Cape Town - South Africa's renowned Rooibos Tea has secured geographic indicator status in a pact with the European Union (EU), Trade and Industry Minister Rob Davies said on Friday.
“Geographical Indications (GIs) are recognition that the use of a particular name, which is usually derived from some place name, that this is exclusively for producers who come from that area,” the minister told a media briefing at Parliament in Cape Town.
South Africa signed an Economic Partnership Agreement (EPA) with the EU where exports have increased from R151bn in 2011 to R216bn in 2015.
The EPA, which was also signed by Botswana, Lesotho, Mozambique, Namibia and Swaziland, will replace the trade chapter in the bilateral agreement between the EU and South Africa, the Trade Development and Cooperation Agreement (TDCA) signed in the year 2000.
This deal will provide improved market access opportunities for South African products, including a significant improvement in quota for wine and new market access for sugar and ethanol.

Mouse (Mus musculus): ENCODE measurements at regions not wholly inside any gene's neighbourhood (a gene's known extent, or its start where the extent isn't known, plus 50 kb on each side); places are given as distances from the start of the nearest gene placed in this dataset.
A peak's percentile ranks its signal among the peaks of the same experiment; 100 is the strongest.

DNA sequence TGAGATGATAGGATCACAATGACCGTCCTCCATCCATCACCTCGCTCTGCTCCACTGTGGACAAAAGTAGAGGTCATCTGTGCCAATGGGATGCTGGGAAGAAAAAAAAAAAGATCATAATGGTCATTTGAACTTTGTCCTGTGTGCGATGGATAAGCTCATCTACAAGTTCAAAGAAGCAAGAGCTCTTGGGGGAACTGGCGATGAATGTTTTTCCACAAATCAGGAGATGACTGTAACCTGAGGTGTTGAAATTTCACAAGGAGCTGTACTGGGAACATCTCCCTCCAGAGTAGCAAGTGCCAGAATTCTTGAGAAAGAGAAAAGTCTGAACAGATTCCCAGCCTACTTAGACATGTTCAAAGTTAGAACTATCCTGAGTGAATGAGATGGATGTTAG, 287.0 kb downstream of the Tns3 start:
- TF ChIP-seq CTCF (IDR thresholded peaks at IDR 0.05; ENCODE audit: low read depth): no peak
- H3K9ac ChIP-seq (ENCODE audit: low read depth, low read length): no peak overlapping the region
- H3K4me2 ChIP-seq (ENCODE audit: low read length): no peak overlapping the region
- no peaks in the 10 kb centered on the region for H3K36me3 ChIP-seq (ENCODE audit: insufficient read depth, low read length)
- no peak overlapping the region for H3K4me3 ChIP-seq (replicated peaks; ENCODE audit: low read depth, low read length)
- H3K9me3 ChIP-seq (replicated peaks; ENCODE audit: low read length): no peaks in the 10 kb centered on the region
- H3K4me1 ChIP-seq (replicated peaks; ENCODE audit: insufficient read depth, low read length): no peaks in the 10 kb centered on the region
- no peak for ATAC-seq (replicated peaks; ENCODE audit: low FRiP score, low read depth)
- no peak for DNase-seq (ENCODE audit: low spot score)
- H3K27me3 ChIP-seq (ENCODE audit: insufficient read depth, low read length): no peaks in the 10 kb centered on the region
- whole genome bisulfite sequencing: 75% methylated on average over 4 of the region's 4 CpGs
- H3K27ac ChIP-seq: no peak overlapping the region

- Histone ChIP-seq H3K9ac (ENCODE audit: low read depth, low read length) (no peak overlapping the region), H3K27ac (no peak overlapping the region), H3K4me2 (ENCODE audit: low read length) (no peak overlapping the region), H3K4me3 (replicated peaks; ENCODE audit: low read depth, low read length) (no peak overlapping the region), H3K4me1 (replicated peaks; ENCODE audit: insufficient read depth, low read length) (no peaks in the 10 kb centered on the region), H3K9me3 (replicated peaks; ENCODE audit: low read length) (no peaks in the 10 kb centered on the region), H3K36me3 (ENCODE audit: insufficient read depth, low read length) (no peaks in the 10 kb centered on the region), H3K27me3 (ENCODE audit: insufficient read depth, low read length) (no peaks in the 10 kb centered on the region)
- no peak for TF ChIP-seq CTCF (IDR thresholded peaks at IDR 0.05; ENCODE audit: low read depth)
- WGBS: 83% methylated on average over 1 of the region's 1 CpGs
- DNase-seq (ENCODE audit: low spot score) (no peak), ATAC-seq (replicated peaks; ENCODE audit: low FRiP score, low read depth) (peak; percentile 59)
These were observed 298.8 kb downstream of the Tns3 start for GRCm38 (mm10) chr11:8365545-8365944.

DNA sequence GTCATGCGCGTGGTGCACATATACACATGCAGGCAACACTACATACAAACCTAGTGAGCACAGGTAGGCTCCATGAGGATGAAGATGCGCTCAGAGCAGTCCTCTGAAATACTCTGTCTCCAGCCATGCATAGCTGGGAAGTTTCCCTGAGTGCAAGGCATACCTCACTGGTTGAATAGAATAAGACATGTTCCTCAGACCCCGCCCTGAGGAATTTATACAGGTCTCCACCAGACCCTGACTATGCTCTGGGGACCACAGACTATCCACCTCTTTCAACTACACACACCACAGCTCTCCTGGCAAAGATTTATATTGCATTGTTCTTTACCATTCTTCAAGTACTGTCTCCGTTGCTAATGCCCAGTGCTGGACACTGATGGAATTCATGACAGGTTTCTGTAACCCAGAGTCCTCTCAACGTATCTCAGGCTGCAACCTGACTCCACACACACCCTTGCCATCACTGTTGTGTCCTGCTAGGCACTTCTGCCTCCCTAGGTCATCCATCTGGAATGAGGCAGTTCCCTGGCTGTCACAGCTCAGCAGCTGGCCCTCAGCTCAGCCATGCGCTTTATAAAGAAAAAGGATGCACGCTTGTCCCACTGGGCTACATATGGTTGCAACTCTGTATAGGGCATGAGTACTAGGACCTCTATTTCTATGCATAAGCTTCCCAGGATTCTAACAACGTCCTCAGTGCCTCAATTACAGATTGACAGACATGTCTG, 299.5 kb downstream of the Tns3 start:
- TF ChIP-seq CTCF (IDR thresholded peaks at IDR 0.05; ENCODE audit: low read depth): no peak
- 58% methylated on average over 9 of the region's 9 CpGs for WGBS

“We have secured recognition of 105 South African Geographical Indications and these are mostly the names of alcoholic liquors, but there are also three important other products. One of them is Rooibos Tea, Honeybush Tea and Karoo Lamb.”
Davies said there is also provision for South Africa to add 30 other names in the future.
In turn, South Africa now recognises 251 European GIs, which include alcoholic drinks and a few food products.
Davies said most of these names are not in use by producers in South Africa, except for Feta Cheese.
“The arrangement there is that existing users of the name Feta Cheese will be allowed to continue to use that but new entrants would have to seek the approval of the European authorities.”
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